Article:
When Melissa Trinidad lost her right to vote, she said it felt like she'd lost her voice.
“I wasn't really aware of the things that I would lose once becoming a felon until after I was a felon,” Trinidad said. “There was just an abundance of things that I had to overcome. Being able to vote was one of the things, one of the many things, that I lost when I became a felon.”
In Virginia, anyone convicted of a felony automatically loses their civil rights — the right to vote, serve on a jury, run for office, become a notary public and carry a firearm. The power to restore civil rights, not including firearms rights, lies in the hands of the governor.
“I had several jail stays. Most of my charges were prescription fraud and fraudulent credit card fraud. And it was really just to support my habit that I had created for myself,” Trinidad said. “That's how I ended up incarcerated. Nothing violent, but at the end of the day, pretty serious felonies.”
Trinidad said after her sentence was over, it was difficult to reacclimate to society.
“There's probation, there's voting rights, there's gun rights, there's driver's license, everything with the [Department of Motor Vehicles], there's so much stuff that comes after [incarceration],” she said. “It's almost like, even after you're done with your sentence, you still pay for that for years to come.”
Former Virginia Gov. Bob McDonnell told VPM News Focal Point that it’s smart government to make sure that when a person walks out of state penitentiary that they’ve got the skills, attitude and ability to go back to work and have a second chance.
McDonnell decided to act when he became governor and inherited the direct authority to do something significant regarding rights restoration.
In May 2013, McDonnell’s administration implemented a program to automatically restore civil rights through the executive branch. According to the Brennan Center for Justice, this act ended Virginia’s policy of permanently disenfranchising all citizens with felony convictions.
“I felt that because I've been in law enforcement most of my life that I gave permission to Republicans that it was OK to be for restoration rights,” McDonnell said. “It wasn't soft on crime, because we had plenty of things that our team did to toughen the penalties and hold people accountable for harm to society. But it's completely different to instill a philosophy that it's smart government, and it's the right thing to do in a nation of second chances to get people back on their feet.”
McDonnell’s program impacted people completing sentences for convictions classified as non-violent.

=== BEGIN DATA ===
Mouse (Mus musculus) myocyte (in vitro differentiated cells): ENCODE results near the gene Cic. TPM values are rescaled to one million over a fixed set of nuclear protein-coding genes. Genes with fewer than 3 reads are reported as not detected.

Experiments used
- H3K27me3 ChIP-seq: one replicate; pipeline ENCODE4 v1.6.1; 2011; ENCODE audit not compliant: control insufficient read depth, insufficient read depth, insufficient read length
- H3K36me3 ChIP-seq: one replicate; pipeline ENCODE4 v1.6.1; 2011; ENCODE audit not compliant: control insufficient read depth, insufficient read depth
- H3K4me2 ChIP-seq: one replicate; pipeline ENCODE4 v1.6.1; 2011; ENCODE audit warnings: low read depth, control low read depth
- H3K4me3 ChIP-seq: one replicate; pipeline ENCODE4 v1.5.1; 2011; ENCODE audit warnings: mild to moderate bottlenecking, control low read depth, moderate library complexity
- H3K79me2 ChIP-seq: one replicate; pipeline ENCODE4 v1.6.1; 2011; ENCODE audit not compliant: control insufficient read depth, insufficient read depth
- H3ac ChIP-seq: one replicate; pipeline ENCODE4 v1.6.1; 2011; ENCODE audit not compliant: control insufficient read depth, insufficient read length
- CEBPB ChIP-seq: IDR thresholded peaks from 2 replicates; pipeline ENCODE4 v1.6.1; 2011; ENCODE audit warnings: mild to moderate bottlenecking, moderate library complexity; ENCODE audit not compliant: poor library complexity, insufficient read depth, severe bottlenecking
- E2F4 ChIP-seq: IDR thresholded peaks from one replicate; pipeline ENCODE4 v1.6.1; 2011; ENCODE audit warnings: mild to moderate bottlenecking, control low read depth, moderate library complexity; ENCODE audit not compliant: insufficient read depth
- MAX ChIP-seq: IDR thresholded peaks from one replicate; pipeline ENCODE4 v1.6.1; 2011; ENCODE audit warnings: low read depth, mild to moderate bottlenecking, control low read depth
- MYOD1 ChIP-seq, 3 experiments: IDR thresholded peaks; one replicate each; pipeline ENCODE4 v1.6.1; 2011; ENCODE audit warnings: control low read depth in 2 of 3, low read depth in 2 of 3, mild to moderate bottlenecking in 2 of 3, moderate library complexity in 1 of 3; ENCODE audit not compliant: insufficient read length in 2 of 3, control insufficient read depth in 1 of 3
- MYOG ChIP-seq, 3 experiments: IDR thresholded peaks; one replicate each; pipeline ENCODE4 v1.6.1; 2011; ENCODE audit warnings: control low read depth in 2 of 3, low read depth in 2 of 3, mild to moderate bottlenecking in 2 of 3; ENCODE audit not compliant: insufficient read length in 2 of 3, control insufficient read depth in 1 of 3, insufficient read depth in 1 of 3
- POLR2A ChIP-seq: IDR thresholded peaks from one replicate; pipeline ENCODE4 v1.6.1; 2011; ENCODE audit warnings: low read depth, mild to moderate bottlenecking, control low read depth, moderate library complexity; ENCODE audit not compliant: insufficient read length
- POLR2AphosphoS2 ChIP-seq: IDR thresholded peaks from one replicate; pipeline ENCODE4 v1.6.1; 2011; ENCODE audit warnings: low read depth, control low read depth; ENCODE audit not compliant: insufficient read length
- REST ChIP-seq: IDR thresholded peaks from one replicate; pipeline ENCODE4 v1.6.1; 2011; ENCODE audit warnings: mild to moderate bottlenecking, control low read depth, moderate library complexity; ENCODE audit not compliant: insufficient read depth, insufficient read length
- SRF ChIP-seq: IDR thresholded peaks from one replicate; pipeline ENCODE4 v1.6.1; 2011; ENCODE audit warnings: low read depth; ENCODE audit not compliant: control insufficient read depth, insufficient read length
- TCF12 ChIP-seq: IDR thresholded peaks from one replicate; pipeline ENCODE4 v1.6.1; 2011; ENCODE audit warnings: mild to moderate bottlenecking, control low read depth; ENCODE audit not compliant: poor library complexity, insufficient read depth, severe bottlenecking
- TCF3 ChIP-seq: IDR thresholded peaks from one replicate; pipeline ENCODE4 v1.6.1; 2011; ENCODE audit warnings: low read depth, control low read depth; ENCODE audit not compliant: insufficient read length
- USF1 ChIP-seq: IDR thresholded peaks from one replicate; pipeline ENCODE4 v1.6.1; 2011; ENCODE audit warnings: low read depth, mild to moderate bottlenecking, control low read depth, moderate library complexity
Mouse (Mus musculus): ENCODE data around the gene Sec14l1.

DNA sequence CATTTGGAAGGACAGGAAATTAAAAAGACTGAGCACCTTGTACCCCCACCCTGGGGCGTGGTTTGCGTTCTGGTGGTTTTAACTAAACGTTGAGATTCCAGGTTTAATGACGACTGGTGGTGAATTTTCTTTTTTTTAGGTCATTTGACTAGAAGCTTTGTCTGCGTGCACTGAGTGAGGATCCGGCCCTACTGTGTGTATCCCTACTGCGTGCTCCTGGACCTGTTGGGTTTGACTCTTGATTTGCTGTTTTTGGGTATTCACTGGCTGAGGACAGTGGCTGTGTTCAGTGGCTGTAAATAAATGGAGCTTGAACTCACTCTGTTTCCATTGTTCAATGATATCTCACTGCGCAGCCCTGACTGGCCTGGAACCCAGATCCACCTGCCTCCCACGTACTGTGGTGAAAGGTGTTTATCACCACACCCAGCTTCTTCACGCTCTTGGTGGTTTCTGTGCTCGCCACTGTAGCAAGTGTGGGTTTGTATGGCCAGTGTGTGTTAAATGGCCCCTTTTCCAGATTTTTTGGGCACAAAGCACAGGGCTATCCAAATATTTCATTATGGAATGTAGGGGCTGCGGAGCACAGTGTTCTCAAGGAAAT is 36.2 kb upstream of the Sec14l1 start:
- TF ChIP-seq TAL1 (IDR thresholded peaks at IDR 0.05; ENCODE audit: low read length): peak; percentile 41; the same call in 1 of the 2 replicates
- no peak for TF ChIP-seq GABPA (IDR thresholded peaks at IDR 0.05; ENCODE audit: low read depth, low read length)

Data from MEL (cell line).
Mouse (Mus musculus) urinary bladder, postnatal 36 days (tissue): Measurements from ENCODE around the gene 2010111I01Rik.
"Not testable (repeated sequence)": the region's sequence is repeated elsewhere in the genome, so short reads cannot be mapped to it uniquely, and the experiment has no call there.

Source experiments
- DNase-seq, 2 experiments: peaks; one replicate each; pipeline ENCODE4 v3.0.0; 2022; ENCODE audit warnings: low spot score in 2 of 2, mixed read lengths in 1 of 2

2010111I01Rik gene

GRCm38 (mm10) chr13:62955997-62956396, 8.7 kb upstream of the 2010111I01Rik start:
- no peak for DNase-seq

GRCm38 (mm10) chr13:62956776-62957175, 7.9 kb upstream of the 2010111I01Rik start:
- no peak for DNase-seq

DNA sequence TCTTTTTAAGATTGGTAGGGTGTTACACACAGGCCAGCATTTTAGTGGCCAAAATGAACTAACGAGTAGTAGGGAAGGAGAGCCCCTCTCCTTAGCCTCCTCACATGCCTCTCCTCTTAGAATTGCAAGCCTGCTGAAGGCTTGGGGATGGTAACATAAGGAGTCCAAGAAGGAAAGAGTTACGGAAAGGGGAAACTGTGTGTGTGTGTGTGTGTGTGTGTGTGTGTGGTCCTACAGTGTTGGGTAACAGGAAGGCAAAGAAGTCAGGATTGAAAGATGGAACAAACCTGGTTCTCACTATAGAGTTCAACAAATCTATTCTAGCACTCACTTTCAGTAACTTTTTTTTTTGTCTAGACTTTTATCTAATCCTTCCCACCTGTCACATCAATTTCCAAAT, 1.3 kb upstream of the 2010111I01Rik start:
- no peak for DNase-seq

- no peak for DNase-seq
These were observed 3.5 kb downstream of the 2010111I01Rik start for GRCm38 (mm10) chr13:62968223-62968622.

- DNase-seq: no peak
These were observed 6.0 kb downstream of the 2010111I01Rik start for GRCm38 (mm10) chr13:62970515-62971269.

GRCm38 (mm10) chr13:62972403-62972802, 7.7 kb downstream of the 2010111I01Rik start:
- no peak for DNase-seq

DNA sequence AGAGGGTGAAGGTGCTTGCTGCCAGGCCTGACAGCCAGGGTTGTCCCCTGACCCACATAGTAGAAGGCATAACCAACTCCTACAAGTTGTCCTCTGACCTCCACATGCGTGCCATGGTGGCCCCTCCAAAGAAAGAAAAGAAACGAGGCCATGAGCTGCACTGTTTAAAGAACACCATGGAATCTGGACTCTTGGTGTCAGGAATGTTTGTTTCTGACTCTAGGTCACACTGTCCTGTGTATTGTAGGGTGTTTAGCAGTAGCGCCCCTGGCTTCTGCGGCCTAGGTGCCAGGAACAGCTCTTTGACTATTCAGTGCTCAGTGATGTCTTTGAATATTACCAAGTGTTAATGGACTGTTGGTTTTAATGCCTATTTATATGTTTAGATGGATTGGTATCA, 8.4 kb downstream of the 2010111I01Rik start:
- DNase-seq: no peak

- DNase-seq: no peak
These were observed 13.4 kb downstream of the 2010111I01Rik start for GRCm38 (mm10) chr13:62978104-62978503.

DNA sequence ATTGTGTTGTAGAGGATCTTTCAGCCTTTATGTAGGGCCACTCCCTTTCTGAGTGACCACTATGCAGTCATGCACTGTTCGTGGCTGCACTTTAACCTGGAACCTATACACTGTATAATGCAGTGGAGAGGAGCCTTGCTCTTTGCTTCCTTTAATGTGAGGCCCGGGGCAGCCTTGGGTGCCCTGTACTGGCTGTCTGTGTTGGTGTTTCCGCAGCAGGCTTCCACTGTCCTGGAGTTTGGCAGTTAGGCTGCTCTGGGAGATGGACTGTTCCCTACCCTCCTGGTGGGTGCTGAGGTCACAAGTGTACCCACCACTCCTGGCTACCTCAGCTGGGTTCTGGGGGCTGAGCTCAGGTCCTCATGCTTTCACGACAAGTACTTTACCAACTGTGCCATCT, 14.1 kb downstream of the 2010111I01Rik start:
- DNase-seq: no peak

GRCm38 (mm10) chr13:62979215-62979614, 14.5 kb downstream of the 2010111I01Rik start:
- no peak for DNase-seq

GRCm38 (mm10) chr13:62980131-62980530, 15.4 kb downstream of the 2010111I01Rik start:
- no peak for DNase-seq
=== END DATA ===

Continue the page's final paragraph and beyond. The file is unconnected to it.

“I remember 2013 very well, when Governor Bob McDonnell streamlined the rights restoration process. The restoration of voting rights for returning citizens has been an issue that our organization and our community members have cared deeply about for years,” said Tram Nguyen, co-executive director of New Virginia Majority.
New Virginia Majority was founded in 2007 to engage communities that have been traditionally underrepresented and to create space for them to engage politically and understand the role of government.
“[McDonnell] eliminated waiting periods for folks with nonviolent crimes, got rid of that onerous application process. It was a huge victory for a lot of our folks because it made people feel that they were being listened to and that they mattered,” Nguyen said. “And here was a governor who was willing to give them an opportunity, a second chance. It started with Bob McDonnell in terms of expanding the access to voting rights for folks that were formerly incarcerated.”
Between former governors McDonnell, Terry McAuliffe and Ralph Northam, hundreds of Virginians have had their rights restored.
“Terry McAuliffe just blew our records right away, because he went overboard. He did it in such an automated way that he was restoring [the] rights of people that were still in prison. And of course, he got a lot of blowback,” McDonnell said. “There were lawsuits on that, but I think I think people have found the equilibrium now. Governor Northam continued it [and] from what I've seen so far, Governor Youngkin's continuing that in a significant fashion.”
Trinidad’s rights were restored under Northam. She said she remembered being super excited when she got the letter telling her the news and couldn’t wait to register and vote again.
“The act of voting symbolizes to me that I have done a good job acclimating myself back to society,” Trinidad said. “That my voice and my opinion matters. And now that I have that right, I'm registered to vote. I recently moved and I've updated my address so that I can vote for local officials in my new area.”
“One of the absolute fundamental, fundamental principles of America is the great equalizer is the American franchise to vote,” McDonnell said. “Everybody's vote counts the same way. Doesn't matter if you're a Ph.D., or you're an eighth-grade dropout. Everybody's vote counts the same.”
People seeking restoration of their civil rights are encouraged to contact the Secretary of the Commonwealth’s office.
To be eligible for restoration of civil rights, an individual must be free from any term of incarceration resulting from felony conviction(s).
Individuals are encouraged to contact the Secretary of the Commonwealth to request restoration of their civil rights by clicking here or by calling (804) 692-0104.
The Secretary of the Commonwealth’s office also works with the Department of Corrections to proactively identify individuals who have been released and may be eligible to have their rights restored.